So what exactly is grief? How does one deal with something like this? Grief is not just about the depths of despair that follows a death or a loss of a loved one. Grief manifests itself in many ways. It can be getting irritated at small things, getting panic attacks, as well as trying to fill a void in your life in meaningless pursuits. But most of all grief is about the helplessness and futility of it all, and that feeling of sadness when we know that the one we loved is never coming back, and never again will we get to hug them or hear their voice. Like they say, grief comes in waves, and at times, it creeps up ever so slowly that I have sunk into it without even realizing it.
How does one learn to cope with grief and accept it as a dormant but constant companion? How did I manage to live 23 years without my first born? Have I healed?
Healing completely from loss is not possible. When you lose a child, a part of you dies along with the child. Each day seems like you have an Everest to summit day after day. Getting up and facing each day was excruciating. I ploughed through those days remembering all the good times I had with Pravir. I also learnt from him on how to smile through my pain, and live in the moment. That was the only way I could survive.
What helps during the grieving process is to accept the thoughts that come to mind, and acknowledge them. It is okay to have negative thoughts and it is okay to sometimes begrudge other people their happiness. Accept, acknowledge and then correct these thoughts. Practicing mindfulness helps tremendously. We notice our thoughts, and emotions and learnt to control them. This is what worked for me. Also, being in a support group of peers helped tremendously, as I didn’t realise how much I was holding back until I met a group of moms who have been on the same journey as I have. We have this non-judgmental, safe haven, where we can unabashedly talk about our deepest fears and insecurities. I have also been blessed with the right circle of friends and family who empower me.
While grief can be crippling, it can also be empowering. It empowered me to be empathetic, sense people’s moods, and helped me to reach out to moms like me who may be having a hard time dealing with their emotions. By talking about my grief, I want people to know that they aren’t alone, and I also want others to know that they need not be uncomfortable around grieving people.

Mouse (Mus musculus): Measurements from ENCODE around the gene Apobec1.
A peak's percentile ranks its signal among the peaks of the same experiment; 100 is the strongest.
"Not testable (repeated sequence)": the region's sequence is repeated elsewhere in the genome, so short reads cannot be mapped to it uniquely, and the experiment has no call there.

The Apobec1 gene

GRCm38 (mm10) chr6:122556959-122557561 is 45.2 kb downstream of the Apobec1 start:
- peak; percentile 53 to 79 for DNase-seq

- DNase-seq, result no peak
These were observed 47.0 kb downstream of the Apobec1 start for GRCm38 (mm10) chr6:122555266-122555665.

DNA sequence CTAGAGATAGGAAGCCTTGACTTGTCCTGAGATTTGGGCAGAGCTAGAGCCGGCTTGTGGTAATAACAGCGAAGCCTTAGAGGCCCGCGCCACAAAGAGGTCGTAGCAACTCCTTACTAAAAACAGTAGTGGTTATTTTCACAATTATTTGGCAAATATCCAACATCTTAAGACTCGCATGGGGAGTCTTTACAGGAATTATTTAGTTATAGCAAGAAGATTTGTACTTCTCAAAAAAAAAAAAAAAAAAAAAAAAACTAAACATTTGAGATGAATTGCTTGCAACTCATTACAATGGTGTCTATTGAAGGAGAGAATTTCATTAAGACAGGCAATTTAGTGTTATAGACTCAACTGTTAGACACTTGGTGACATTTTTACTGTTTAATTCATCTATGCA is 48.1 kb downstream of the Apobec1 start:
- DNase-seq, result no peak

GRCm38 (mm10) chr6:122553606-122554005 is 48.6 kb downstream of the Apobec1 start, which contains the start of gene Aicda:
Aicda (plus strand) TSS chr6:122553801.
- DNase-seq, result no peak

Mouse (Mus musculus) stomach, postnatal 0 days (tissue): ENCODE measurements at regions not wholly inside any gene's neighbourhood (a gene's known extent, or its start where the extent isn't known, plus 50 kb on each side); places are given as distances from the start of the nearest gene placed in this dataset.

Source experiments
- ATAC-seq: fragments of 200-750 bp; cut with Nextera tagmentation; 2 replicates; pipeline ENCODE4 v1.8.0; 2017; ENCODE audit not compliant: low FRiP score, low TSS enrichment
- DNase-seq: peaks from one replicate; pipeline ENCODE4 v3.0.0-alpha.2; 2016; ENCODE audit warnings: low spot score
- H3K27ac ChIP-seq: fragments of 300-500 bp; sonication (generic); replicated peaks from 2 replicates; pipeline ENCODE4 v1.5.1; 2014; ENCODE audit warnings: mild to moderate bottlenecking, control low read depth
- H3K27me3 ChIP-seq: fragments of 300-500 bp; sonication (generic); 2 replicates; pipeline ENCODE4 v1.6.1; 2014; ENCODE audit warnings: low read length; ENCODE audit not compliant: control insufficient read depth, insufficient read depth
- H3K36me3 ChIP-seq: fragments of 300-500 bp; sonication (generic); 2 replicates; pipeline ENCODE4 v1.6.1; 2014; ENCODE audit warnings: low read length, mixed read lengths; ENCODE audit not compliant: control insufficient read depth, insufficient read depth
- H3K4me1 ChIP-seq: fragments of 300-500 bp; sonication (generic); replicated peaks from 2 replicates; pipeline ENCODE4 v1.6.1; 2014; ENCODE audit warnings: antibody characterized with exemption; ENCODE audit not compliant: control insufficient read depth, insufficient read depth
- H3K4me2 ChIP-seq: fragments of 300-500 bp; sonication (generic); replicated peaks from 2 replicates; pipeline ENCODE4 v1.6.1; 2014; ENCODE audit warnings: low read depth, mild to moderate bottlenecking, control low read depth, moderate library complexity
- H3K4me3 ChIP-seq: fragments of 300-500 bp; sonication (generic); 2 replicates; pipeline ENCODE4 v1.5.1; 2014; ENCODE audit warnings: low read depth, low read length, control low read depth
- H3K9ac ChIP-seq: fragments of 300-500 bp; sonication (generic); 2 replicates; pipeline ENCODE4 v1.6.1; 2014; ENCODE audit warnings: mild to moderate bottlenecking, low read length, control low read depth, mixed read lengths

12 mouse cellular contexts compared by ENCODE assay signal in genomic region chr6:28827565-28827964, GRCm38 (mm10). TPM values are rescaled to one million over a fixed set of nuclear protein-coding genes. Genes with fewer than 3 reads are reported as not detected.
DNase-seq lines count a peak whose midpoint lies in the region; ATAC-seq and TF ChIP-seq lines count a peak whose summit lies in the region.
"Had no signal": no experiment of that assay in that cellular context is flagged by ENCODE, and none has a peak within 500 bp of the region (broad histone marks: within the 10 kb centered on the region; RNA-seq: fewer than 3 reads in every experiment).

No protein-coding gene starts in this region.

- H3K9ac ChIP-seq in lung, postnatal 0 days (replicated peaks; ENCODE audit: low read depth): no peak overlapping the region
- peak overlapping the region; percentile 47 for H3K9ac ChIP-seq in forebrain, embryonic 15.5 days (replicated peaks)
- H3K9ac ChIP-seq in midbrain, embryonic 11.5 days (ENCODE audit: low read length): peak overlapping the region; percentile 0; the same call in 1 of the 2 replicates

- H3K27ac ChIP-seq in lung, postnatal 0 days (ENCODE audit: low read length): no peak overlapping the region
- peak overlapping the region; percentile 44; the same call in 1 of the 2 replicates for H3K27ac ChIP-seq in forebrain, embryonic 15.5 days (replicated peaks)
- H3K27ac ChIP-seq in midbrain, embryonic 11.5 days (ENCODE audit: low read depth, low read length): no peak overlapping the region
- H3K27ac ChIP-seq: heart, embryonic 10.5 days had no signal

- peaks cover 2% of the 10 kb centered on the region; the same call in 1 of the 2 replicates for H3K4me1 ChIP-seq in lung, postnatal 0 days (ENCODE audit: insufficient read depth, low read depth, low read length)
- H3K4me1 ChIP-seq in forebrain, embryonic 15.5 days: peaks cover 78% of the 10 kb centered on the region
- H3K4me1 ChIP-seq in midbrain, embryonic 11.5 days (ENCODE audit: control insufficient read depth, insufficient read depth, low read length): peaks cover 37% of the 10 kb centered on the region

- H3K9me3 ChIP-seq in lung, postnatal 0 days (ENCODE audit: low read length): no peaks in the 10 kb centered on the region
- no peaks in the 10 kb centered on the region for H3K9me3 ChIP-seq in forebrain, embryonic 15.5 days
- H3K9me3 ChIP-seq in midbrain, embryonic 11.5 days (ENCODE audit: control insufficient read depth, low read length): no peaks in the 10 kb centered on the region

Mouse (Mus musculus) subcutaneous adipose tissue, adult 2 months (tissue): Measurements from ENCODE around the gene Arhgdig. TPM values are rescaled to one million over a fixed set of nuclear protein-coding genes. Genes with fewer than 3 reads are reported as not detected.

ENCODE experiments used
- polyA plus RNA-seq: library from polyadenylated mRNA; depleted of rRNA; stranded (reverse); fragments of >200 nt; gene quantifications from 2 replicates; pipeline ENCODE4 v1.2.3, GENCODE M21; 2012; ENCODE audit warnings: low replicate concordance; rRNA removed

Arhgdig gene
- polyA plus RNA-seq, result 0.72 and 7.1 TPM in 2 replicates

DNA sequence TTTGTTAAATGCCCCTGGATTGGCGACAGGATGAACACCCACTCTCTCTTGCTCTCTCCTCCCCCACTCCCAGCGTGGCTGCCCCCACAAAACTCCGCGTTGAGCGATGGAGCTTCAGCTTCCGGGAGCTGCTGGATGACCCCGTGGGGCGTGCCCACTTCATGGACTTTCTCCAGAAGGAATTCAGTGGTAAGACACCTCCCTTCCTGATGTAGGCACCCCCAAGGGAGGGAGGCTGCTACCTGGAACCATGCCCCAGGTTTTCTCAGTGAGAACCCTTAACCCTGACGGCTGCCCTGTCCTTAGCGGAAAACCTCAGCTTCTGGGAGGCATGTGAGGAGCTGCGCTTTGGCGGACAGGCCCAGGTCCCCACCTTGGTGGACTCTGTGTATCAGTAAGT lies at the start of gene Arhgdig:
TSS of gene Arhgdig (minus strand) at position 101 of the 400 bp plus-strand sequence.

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What has helped me in these 23 years to navigate my grief is being around the right set of people, volunteering for social causes, and actively talking about my grief. Volunteering gives you a new perspective as you interact with people who are from different backgrounds. It allows us a peak into their lives and helps us create bonds that don’t make us feel isolated. Reading books and being part of a book club helped me in keeping a meaningful social life alive and also helped cope with my emotions.
But what changed in the last year is the talk I did with a YouTube channel on my grief journey. By processing my grief again, and speaking about it on a public platform, I realized how I have managed to distance myself from the pain, and analyze my grief and experience objectively. I allowed myself to be embraced by grief while allowing it to change me into a kinder and better version of myself, and let it empower me in a way only loss can. Grief humbled me, shattered me, yet it allowed me to live life in the moment and made me a stronger person.

This write-up is by Deepa Kulkarni 

Deepa is lifelong nomad, who now calls Gurgaon home, and has  found ‘herself’ here. Always a bit different, she now celebrates her ‘hatke’ personality.